GEN. PETER PACE, JOINT CHIEFS CHAIRMAN: Sir, there are 14 of the 18 provinces right now that are essentially calm, secure.
SEN. PATRICK LEAHY (D), VERMONT: General, in those 14, are they any one of them that the U.S. forces can withdraw completely in the next three months?
PACE: No, sir.
MCINTYRE: That answer is wearing thin with some lawmakers, especially critics like Representative John Murtha, who is renewing his call for the U.S. to redeploy out of Iraq.
REP. JOHN MURTHA (R), PENNSYLVANIA: It's not going to be any better. It's going to be the same. It's going to be the same six months from now as it was six months ago. It's going to be even worse. So -- and our troops are the ones paying the price for it, and the Iraqis have got to settle it themselves.
MCINTYRE: Since he first called for the redeployment of U.S. troops out of Iraq six months ago, Representative Murtha says some 370 additional American lives have been lost and that the number of violent incidents jumped from about 550 to 900 a week. Meanwhile, Defense Secretary Rumsfeld says that with the new permanent government about to take power, Iraq is entering what he called a new, hopeful phase in what has been a long and difficult journey -- Lou.
DOBBS: And when does that phase begin?
MCINTYRE: The new hopeful phase? It's supposedly right when the new government takes place. But, of course, the question about those 30,000 troops that could be withdrawn from Iraq, it all depends on how things go. And so far, things have not been going as well as the Pentagon hoped in Iraq, and that's an understatement.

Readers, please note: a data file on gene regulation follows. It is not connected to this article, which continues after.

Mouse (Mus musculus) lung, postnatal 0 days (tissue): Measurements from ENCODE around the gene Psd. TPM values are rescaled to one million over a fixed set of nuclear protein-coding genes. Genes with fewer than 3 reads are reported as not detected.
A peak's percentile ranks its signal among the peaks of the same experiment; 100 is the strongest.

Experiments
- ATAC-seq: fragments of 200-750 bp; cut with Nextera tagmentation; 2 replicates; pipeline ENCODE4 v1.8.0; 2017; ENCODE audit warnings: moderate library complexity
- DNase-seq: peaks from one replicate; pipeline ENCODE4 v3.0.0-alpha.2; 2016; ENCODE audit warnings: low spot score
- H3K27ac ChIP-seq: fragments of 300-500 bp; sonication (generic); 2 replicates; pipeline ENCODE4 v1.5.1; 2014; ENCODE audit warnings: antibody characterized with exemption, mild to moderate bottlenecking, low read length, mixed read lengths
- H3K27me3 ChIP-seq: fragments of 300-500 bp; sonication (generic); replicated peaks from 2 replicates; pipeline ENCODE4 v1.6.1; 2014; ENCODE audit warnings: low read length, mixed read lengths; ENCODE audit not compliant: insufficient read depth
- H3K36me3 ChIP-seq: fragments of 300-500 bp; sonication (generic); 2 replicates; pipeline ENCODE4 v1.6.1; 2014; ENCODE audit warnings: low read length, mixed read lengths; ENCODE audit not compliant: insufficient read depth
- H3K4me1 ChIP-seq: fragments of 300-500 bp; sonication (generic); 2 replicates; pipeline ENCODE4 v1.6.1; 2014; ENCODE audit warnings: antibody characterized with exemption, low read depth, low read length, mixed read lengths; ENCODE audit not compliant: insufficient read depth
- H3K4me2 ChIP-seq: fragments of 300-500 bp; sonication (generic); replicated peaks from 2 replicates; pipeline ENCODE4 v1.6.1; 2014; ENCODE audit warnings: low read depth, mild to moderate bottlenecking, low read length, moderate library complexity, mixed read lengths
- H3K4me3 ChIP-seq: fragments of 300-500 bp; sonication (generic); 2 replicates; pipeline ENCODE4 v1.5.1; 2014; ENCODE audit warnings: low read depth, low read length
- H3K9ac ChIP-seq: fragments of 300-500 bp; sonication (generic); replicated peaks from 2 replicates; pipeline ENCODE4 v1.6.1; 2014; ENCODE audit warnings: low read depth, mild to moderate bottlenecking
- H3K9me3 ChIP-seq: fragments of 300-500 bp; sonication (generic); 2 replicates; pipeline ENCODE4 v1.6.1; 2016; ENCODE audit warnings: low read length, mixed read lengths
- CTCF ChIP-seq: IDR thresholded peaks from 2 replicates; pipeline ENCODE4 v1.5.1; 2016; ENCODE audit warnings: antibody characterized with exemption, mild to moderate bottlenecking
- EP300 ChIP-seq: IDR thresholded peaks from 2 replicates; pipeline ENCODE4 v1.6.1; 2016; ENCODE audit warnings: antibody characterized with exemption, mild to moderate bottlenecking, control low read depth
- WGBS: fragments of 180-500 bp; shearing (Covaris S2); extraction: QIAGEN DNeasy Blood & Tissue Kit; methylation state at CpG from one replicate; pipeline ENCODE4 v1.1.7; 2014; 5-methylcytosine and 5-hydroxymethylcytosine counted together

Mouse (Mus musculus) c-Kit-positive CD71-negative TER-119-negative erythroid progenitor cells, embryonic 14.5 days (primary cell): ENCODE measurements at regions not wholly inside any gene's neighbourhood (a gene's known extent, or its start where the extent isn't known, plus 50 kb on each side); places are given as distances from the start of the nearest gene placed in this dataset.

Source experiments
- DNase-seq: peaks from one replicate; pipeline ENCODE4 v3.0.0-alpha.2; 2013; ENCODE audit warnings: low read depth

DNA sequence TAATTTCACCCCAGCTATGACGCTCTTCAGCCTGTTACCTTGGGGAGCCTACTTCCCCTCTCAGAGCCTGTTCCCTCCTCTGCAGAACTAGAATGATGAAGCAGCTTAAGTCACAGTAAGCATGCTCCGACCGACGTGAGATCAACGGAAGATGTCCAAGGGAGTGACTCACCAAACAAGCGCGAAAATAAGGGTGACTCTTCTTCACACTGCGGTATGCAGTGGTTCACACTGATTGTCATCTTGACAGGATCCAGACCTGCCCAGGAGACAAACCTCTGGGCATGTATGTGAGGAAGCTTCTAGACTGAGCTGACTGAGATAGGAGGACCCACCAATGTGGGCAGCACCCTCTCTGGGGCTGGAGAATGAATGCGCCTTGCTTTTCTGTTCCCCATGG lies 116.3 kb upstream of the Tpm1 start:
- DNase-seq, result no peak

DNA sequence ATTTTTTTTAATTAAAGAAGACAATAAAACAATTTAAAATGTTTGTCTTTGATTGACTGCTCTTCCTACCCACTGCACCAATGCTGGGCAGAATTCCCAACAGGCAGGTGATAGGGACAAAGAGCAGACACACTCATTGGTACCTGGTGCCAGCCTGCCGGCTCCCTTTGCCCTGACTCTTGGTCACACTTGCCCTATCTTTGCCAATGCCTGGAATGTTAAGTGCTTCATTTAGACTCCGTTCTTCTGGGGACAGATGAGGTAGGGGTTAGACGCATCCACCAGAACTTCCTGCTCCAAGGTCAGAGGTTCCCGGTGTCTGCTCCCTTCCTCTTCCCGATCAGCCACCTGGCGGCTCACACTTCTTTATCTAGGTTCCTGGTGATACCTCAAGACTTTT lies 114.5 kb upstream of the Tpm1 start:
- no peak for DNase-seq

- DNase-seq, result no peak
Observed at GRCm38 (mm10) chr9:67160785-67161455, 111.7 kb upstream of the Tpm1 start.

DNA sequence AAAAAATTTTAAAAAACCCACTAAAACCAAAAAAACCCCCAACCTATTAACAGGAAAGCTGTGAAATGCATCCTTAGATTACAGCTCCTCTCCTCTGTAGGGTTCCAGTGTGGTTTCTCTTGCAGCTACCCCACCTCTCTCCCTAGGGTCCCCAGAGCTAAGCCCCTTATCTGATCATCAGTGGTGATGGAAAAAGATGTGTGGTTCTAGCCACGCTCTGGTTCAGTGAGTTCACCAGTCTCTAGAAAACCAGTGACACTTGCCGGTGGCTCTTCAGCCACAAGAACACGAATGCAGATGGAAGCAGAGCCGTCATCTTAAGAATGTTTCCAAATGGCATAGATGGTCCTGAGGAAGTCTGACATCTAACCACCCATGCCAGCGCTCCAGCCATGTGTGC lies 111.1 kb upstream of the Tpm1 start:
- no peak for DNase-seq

DOBBS: Absolutely. Thank you very much, Jamie.
Jamie McIntyre from the Pentagon.
Another of our soldiers has been killed in Iraq. The soldier died of wounds he received in a roadside bomb explosion earlier this month. 2,449 of our troops have now been killed in Iraq, 18,088 other troops wounded. Of those, 8,302 so seriously wounded they could not return to duty. Still ahead here, the illegal alien lobby is trying and has failed to organize a huge rally in Washington today. That demonstration, of course, in support of amnesty for illegal aliens. We'll have that live report.
Also, illegal immigration has a massive impact on public education in this country, no matter how much some elected officials want to deny that link. We'll have a special report for you tonight from Los Angeles.
And as the controversy over the government's domestic spying program is escalating, I'll be talking with a former director of the National Security Agency, Admiral Bobby Inman.
Stay with us.
DOBBS: In Washington tonight, illegal aliens and their supporters again trying to pressure Congress into granting amnesty to millions of illegal aliens in this country. The amnesty supporters are holding a demonstration and rally on the National Mall. Although the numbers in this demonstration, far less and far fewer than had been both projected and expected.
Juan Carlos Lopez reports -- Juan.
JUAN CARLOS LOPEZ, CNN EN ESPANOL CORRESPONDENT: Lou, they had expected tens of thousands. We've only seen hundreds. There was a march program from the Mall to the Capitol. That was canceled.
Senator Ted Kennedy canceled. Only Congressman Luis Gutierrez from Illinois gave a speech here at this rally.
Rain was a factor. And organizers say that confusion over (INAUDIBLE) moved to Wednesday, the 17th.
They're also saying that it was a good day for them. They were able to lobby, to visit Congress, and are preparing for their next step. Starting July 1st, they want to help register at least one million new voters to have an impact on the November elections -- Lou.
DOBBS: Juan, thank you very much.
Juan Carlos Lopez reporting from the National Mall in Washington, D.C.
That brings us to the subject of our poll tonight as we look at demonstrations and protests. Do you believe that our senators and congressmen are more concerned with meeting the demands of illegal aliens marching in our streets than they are with their own constituents?